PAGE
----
Where might agree with you is to destroy the cozy relationship between the federal government and any number of large companies, industry associations etc. Pharma and GE, Boeing, Lockheed, Halliburton do come to mind. It is our government that is corrupt, not the industries themselves. The are just playing by the rules our “leaders” have created. That’s their right, just like it is yours to take a home mortgage deduction.
    Place blame first where it belongs.

    PS: I know everyone who reads this is crying big tears for Big Pharma. that’s not my point–sacredness of private property is.

    • AlBeaMaine says:

      You’re right in one respect. The government is, as usual, a major part of the problem. However, the last time I checked, Big Pharma was spending close to $10 Billion on television and magazine advertising. There should be NO reason to advertise prescription drugs.
      How about the huge number of drug company reps whose only job is to use available data to get providers to change their prescribing patterns. Or the huge fees paid to doctors to “speak” at conferences.
      I managed employee benefit programs for many years. I found that drug pricing was complex, corrupt and almost impossible to understand.
      So, please don’t tell me about the poor drug companies. Also, please explain why, if Pharma sells drugs at an enforced low price in other countries, I should be forced to pay “compensatory” prices.

      • says:

        I disagree regarding advertising – I used to work for a doctor who told me that once prescription drug spending was permitted (it was effectively banned on TV until the mid-nineties, I believe) patients started asking questions and telling their doctors about other conditions that they’d long assumed were just untreatable or not worth bothering the doctor with. There’s definitely a downside too (I think I’ve mentioned elsewhere that the same doctor told me about patients who weren’t going to leave their office without a prescription for whatever new wonder-drug they saw on the TV), but on balance I think drug advertising is helpful.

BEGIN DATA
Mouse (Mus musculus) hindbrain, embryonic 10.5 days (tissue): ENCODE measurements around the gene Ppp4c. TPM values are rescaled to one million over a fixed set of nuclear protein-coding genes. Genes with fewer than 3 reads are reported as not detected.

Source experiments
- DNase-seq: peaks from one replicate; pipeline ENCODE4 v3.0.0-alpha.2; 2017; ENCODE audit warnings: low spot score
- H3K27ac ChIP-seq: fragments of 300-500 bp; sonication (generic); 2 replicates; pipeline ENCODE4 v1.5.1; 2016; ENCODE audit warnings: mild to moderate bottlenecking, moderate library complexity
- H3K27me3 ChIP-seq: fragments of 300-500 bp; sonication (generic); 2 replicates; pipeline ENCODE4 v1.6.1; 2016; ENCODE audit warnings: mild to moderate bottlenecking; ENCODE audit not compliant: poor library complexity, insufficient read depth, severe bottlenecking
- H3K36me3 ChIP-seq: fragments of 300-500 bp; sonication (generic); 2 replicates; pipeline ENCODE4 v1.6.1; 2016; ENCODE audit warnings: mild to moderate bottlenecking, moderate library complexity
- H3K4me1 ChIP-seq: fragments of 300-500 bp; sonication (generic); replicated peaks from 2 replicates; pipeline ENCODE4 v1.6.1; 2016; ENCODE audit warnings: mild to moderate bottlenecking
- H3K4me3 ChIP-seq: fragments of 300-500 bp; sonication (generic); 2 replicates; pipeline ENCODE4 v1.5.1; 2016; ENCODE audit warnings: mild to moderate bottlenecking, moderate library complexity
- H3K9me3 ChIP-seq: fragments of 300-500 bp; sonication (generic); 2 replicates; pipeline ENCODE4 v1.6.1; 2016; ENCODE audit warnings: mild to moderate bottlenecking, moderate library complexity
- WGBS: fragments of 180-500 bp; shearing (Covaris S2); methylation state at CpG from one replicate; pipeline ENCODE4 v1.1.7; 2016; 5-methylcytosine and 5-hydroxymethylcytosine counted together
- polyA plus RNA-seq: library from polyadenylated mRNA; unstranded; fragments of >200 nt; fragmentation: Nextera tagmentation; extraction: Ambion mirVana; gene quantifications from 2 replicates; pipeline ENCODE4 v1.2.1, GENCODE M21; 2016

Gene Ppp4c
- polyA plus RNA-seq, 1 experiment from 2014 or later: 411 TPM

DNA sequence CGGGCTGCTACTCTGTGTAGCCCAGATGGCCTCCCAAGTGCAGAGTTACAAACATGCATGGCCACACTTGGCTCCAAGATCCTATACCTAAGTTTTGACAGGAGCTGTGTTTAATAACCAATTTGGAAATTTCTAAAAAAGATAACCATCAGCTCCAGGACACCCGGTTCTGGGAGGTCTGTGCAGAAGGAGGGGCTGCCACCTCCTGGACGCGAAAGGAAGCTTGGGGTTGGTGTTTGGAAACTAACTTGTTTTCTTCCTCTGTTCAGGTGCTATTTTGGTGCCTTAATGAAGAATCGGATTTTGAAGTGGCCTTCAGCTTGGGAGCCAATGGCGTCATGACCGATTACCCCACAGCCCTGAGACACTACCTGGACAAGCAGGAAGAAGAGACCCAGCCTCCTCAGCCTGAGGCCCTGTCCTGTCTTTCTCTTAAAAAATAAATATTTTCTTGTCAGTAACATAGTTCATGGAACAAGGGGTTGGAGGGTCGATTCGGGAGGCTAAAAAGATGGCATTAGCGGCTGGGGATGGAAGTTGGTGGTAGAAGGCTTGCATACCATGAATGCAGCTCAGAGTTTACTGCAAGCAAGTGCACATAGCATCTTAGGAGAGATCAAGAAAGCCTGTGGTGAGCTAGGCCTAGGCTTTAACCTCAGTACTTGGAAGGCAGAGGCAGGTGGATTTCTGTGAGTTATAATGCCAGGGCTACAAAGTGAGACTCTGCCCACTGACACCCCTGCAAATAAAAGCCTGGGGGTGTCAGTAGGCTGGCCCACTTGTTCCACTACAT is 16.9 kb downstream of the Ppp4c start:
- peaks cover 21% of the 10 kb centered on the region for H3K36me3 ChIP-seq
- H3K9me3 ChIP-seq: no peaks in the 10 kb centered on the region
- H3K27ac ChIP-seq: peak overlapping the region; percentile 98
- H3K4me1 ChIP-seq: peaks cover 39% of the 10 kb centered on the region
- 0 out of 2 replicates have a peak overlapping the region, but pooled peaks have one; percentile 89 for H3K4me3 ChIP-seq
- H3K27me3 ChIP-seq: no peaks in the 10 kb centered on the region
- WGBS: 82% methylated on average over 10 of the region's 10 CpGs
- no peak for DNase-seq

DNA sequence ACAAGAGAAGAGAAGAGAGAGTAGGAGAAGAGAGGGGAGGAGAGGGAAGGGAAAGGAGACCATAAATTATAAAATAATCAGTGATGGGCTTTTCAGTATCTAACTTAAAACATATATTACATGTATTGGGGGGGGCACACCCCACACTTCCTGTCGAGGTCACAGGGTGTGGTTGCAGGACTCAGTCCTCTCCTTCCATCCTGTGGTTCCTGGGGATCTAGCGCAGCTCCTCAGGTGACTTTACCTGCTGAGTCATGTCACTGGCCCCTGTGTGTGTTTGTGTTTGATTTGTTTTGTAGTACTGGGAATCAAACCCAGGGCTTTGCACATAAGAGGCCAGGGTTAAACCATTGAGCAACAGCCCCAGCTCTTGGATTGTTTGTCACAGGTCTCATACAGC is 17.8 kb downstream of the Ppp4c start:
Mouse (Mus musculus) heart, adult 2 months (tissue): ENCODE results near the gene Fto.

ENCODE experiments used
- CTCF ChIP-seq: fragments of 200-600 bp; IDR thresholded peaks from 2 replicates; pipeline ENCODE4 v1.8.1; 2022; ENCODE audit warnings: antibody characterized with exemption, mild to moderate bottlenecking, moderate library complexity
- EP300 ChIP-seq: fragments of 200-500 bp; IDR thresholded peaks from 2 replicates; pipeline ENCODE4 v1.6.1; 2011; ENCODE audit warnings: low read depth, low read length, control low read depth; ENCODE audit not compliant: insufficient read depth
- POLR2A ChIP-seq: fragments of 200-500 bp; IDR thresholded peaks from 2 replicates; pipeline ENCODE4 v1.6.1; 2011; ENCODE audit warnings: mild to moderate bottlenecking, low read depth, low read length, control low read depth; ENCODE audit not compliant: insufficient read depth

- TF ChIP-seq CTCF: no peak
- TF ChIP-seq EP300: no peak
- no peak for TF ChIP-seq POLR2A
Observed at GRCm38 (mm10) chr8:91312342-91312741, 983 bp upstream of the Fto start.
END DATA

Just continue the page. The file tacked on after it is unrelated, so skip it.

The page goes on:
I don’t think we’d disagree at all on the nature of drug pricing, and I’m not here to defend the ‘poor drug companies’ (they have PR departments for that). But (and I try to keep the economics/policy discussion to a minimum here) there are pretty good reasons why you’re paying more for a drug here in the U.S. than you might in the U.K. or Canada (or Ghana for that matter), and not all of them are about pharmaceutical company profits. I’d refer you to, among others, this report that I think reasonably presents the case against drug importation:

    • Daniel Hines says:

      Pharma puts a great deal of money in Marketing–more than it spends on R&D–25 percent of the cost of R&D for new drugs comes from Taxpayer money…that’s why there is a provision in the law that could allow restrictions to the public benefit of American consumers–much of the patent protection maneuvers of Pharma are nothing more than ‘design’ moves to extend patent life…Pharma uses pay to delay deter generic drugs coming to market–50 million Americans are deferring the prescribed access to prescriptions because they are unaffordable–drug costs are a major driver of our rising health care costs, and they easily outstrip inflation–virtually no prescription medicines are produced exclusively in the US–and, a drug that is unaffordable is unavailable…as Senator Bernie Sanders once said, ‘show me the dead Canadians…’ –the Maine situation is clearly a question of state rights, and the Maine Pharmacy Board, a creation of the state of Maine is subject to the laws of the citizens of Maine as represented through their elected officials (the creation, the Pharmacy Board, cannot be greater than the creator (the people of Maine).